Growing up in the post war ʻ50s, we had a rather idyllic life in a small New England town as my father built his insurance business and my mother worked as a teacher and a librarian. Like most kids our age, my brother and I watched Howdy Doody, Superman, Westerns, played cowboy & indians, football, baseball, tennis, etc. and had snowball & apple fights with our neighborhood gang of “little rascals”. When we watched “Father Knows Best” starring Robert Young, we assumed our Dad was the real one because he had the same name and, as far as we were concerned, he did know best. Then when we got to see “Mister Roberts”, the 1955 hit war movie about a ship in the Pacific, starring Henry Fonda & Jack Lemmon confronting the volatile captain played by James Cagney, we imagined that my father had similar experiences on the Gambier Bay. Henry Fondaʼs soft spoken, self-assured manner made it easy for us to envision our Dad in that role -especially when our mother recounted how my Dad was popular with his men who respected him for standing up to the captain on their behalf. We feel fortunate that our oldest son, Wendell, interviewed my mother for his 8th grade history project about WWII so we have a tape of her recollections about my Dadʼs war experiences. When Pearl Harbor was attacked, my father first tried to enlist in the Air Force but was told that he was too old to fly at the age of 29, Instead he signed up with the Navy for a 3 month officer training program at Princeton Naval Training School to become a gunnery officer. Then he was sent to Montara, California to train 40 men on the shooting range on the ocean prior to being assigned to the Gambier Bay. My mother recounts that his training proved effective during the Battle of Leyte Gulf such as the time when my Dad spotted a Kamikaze plane attempting an attack on the carrier and he swiveled one of his gunners around just in time to shoot down the diving aircraft. She told us the episode was captured in a photo that was reprinted in Time magazine. On October 25th my father had just completed his duty as “Officer of the Deck” and had gone below to get some breakfast just before Admiral Kuritaʼs force of battleships, cruisers and destroyers was spotted.
In my Dadʼs written notes about the events, he recalled in his own words that “Lt. Richard Elliott announced that ʻA strong task force of 4BBs, 6CAs and 4DDs is 25 miles astern of us & closing.ʼ General quarters clanged & the ship was instantly veined with snakelike files of men running to battle stations. I made my way to the bridge and joined the rush for steel helmets, talker phones & binoculars. I was to man a telephone that controlled the 40MM batteries. Suddenly geysers of water were splashing up inside our formation in salvos of 2 to 4 shells. The battleships & cruisers had opened fire from about 18 miles. We were under attack. Chaplain Carlson stood near me giving a play by play description of the action to the men below decks over the PA system. At 0715 we took the first hits. The ship gave a shudder as a salvo of heavy shells landed in the middle of the after elevator at flight deck level. Suddenly the Gambier Bay gave a violent shudder, as though she had been mortally struck. ʻThe forward engine room is hit & water is rising,ʼ announced the bridge squawk box. At 0840 we were dead in the water. At 0842 Lt. Warren Stringer, gunnery officer, swung from the captain & screamed ʻAbandon, ship, abandon ship.ʼ Into my head phones I repeated, ʻAbandon ship, abandon ship.ʼ Then there were hundreds of us in the water. I concentrated on staying afloat and trying, unsuccessfully, to inflate my life preserver. I reached the nearest raft with my last stroke. Seaman Elledge held my head out of water until the nausea had passed. Ensign Epping called me aside and pointed below us. Down 15 feet were several monster sharks, shadowing us. No one became panicky at sight of them. A few violent kicks kept them at a safe distance. Had we known that one of our shipmates who was swimming in his scivvies had been attacked and killed by a shark, we would not have been so nonchalant. The Gambier Bay was listing badly to port now. Some ammunition, probably 40mm, was popping & flashing. As she disappeared, a cheer rose from the next group of rafts – a tribute to the only carrier ever sunk by surface shell fire.” For approximately 43 hours, My Dad and the men in his flotilla clustered around the raft which he described as “a partly submerged piece of doughnut-shaped wood in unstable condition”. Then before dawn on October 27th, an L.C.I. troopship spotted them with searchlights and picked up the survivors. Weeks later they arrived back in San Francisco where my Dad called my mother on December 2, 1944, which happened to be her birthday, to share the wonderful news of their rescue! On December 27th, long time friends and shipmates on board the Gambier Bay, Lt. Richard Elliott and Lt. (jg) Robert Young and their wives were joyously reunited in Hartford for a newspaper interview (see article below) about their Battle of Leyte Gulf experiences.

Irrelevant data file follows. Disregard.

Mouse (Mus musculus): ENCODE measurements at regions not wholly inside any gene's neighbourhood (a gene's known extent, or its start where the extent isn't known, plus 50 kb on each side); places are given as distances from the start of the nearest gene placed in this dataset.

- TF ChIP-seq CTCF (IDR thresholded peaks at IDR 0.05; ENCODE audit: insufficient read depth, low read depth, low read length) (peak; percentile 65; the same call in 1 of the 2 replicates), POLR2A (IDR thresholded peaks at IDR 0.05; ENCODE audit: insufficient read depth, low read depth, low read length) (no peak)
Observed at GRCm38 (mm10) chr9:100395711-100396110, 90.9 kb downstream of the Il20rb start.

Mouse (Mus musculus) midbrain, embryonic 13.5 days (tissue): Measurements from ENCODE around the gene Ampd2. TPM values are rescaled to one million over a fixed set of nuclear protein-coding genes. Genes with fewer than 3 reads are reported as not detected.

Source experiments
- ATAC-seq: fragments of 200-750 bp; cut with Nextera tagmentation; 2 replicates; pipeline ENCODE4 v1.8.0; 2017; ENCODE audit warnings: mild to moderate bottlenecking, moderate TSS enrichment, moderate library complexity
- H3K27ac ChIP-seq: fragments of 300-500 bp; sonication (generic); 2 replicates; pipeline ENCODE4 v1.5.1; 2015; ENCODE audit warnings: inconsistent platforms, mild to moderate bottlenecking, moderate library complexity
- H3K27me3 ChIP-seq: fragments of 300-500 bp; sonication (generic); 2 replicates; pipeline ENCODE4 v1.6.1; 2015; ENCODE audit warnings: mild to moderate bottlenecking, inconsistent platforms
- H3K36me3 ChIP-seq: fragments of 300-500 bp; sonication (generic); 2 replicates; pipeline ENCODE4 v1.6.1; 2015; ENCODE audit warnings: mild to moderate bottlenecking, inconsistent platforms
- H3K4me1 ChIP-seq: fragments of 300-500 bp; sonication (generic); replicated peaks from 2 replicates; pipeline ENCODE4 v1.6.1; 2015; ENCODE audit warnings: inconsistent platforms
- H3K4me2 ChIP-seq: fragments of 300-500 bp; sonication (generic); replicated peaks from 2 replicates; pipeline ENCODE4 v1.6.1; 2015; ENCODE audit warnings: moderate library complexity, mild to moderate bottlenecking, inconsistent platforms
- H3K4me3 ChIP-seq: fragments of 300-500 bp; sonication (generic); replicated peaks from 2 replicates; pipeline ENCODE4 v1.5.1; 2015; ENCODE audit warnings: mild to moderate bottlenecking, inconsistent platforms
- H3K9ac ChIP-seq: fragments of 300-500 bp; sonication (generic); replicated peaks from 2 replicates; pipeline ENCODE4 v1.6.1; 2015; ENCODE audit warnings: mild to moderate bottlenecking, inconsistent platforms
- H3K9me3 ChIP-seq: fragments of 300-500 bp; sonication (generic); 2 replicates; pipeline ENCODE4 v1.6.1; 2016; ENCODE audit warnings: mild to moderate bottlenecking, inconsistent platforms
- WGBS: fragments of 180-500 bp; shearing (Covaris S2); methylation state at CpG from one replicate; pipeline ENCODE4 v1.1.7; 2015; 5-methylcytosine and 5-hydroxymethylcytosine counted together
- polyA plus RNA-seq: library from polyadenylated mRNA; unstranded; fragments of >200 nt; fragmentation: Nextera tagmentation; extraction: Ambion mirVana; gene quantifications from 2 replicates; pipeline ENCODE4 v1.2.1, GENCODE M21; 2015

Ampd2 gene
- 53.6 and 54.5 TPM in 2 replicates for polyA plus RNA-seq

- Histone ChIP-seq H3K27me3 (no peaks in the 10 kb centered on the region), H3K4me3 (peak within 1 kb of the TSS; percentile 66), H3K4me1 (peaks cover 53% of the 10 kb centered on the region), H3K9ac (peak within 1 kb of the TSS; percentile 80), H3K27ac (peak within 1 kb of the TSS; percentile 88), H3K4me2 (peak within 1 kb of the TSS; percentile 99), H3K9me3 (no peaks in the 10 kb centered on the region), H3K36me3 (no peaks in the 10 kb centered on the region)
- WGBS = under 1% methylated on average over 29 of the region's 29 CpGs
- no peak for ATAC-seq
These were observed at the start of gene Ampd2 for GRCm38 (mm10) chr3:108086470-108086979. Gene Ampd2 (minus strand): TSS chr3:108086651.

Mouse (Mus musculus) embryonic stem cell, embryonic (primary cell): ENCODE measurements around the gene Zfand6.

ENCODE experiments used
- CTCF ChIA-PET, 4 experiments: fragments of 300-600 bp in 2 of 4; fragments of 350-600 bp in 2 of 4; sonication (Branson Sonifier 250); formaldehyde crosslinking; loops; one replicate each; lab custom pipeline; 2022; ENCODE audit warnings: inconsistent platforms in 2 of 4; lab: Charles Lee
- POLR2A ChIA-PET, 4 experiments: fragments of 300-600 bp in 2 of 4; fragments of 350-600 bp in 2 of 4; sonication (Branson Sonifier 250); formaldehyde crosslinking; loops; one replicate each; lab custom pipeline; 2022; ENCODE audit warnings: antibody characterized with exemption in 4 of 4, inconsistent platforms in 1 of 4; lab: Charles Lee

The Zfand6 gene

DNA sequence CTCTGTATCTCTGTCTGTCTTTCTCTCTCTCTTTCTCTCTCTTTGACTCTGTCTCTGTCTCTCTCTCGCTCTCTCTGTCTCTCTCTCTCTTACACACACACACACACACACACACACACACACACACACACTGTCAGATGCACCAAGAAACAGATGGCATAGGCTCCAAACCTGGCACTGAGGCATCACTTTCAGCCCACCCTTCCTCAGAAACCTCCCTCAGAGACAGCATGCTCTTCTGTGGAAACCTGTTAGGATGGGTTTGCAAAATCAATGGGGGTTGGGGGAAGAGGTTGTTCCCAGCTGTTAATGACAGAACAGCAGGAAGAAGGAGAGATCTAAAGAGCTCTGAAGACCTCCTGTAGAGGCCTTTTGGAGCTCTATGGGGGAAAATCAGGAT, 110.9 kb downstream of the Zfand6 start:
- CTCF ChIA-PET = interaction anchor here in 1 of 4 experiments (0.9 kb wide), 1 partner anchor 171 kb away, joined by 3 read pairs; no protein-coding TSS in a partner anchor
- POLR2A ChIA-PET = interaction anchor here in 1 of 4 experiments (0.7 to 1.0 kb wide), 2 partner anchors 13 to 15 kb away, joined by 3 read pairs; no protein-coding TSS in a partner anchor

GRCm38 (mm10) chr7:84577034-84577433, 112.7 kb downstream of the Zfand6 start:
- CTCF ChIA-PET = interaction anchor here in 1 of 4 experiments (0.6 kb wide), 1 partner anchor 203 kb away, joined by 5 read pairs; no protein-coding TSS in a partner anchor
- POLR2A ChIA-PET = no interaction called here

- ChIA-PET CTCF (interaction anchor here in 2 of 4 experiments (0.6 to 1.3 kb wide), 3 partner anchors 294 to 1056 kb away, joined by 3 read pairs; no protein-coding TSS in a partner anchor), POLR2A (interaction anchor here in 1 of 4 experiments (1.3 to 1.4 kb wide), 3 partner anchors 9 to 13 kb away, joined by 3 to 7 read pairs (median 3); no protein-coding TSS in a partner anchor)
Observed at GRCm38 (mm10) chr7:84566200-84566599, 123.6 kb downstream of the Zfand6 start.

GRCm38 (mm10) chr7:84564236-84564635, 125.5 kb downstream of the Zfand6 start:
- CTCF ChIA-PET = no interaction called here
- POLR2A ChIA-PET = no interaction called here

Robert G. Young crossed the bar in 1991